Instructions: Please click on the first link above and read Section
4.3 of Chakravartty’s entry in its entirety.  Please click on the
second link above and read Bloor’s chapter in its entirety.  Please
click on the third link above and read Alvarez’s article in its
entirety.  

 As Chakravartty explains in his article, one of the outcomes of the
Kuhnian-inspired focus on history in the philosophy of science was a
focus on the significance of social factors for the interpretation
of scientific knowledge.  This focus gave rise to a variety of
social constructivist interpretations of scientific knowledge. 
While Chakravartty’s entry sketches the basic ideas of these
interpretations, the chapter by Bloor is a primary source from one
of the initial advocates of this interpretative approach.  Alvarez’s
article, finally, summarizes a partial history of the relationship
between social constructivism and mainstream philosophy of
science.  

 As you read these materials, attempt to answer the following
questions: How does social constructivism differ from scientific
realism, instrumentalism, and constructive empiricism?  What are the
basic tenets of the sociology of science (as Bloor understands this
discipline)?  What is the “strong programme” in the sociology of
scientific knowledge?  What might motivate this programme?  What are
some objections to this programme, and how might an advocate of the
programme respond?  What are some specific interpretations of
scientific knowledge that follow from the strong programme?  

 Reading this material and answering these questions will take
approximately 2 hours and 30 minutes.  

 Terms of Use: Please respect the copyright and terms of use
displayed on the webpage above.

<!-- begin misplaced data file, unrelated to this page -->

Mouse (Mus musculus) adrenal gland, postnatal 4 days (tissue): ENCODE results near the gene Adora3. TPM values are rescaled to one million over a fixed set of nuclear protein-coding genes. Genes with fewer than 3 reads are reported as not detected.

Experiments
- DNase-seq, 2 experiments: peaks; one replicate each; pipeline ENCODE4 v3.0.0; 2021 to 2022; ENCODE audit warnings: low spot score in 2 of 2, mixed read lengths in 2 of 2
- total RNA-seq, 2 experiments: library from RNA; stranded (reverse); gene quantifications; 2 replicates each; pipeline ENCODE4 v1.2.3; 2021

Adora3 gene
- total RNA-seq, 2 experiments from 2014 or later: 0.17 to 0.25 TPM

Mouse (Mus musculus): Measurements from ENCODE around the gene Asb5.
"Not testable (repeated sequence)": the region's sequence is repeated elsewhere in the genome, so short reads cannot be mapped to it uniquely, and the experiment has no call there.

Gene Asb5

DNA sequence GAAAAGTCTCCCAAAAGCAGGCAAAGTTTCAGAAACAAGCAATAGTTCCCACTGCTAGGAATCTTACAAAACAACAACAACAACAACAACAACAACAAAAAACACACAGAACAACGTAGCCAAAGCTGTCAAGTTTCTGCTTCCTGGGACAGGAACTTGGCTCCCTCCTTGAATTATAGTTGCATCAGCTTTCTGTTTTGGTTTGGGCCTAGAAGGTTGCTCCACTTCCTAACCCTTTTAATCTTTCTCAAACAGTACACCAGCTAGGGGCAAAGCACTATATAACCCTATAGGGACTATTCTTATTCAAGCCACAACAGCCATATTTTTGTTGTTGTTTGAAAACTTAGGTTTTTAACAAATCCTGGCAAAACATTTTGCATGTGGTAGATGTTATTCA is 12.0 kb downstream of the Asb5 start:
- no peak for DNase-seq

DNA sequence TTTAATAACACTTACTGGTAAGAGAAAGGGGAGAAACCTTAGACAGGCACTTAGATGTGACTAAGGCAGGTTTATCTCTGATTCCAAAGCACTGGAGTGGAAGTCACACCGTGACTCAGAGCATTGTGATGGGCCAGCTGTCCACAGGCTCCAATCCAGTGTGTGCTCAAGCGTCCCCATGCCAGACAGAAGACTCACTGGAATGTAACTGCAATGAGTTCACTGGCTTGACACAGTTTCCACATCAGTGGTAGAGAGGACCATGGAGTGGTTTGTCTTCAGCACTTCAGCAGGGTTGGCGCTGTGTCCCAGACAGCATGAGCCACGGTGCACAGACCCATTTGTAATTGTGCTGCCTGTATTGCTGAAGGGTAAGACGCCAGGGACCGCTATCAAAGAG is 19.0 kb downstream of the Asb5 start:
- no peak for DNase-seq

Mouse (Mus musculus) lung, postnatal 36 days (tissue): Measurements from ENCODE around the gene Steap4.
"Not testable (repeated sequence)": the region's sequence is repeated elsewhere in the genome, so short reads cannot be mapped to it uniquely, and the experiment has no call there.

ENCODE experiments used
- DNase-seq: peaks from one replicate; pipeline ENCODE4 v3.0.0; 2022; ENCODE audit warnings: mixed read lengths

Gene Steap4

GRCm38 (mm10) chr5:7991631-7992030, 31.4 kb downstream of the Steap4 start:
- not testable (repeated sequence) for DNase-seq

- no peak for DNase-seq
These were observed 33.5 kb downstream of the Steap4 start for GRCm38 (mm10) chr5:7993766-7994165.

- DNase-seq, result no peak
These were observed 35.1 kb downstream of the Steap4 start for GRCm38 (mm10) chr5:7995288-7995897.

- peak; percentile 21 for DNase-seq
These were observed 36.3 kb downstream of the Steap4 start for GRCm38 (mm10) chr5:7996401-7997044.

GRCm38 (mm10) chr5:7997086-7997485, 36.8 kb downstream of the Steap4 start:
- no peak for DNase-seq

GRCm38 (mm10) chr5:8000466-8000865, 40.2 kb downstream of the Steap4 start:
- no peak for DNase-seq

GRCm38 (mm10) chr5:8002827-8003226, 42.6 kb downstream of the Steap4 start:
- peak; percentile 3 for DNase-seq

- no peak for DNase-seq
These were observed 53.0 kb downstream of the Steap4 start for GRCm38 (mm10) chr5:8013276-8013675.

5.5 Review of Interpretations of Scientific Knowledge   - Assessment: The Saylor Foundation: “Assessment 7” Link: The Saylor Foundation: “Assessment 7” (PDF)

 Instructions: This assessment will ask you to examine a popular
news story about recent physics research for its attitudes regarding
the proper interpretation of scientific knowledge, and to critically
examine those attitudes in light of the readings in Unit 5.  Use the
[“Assessment 7 – Guide to
Responding”](http://www.saylor.org/site/wp-content/uploads/2012/11/PHIL202-Unit5-Assessment7-Guide-FINAL.pdf)
(PDF) to help you.  Please check your essays against the
[“Assessment 7 – Self-Assessment
Rubric”](http://www.saylor.org/site/wp-content/uploads/2012/11/PHIL202-Unit5-Assessment7-Rubric-FINAL.pdf)
(PDF).  

 Completing this assessment will take approximately 2 hours.  

 Terms of Use: Please respect the copyright and terms of use
displayed on the webpage above.
  • Reading: American Scientist: Kenji Kaneyuki and Kate Scholberg’s “Neutrino Oscillations” Link: American Scientist: Kenji Kaneyuki and Kate Scholberg’s “Neutrino Oscillations” (HTML)

    Instructions: Please click on the link above and read the article in its entirety.  The following assessment references this article.

    Reading this article will take approximately 1 hour.

    Terms of Use: Please respect the copyright and terms of use displayed on the webpage above.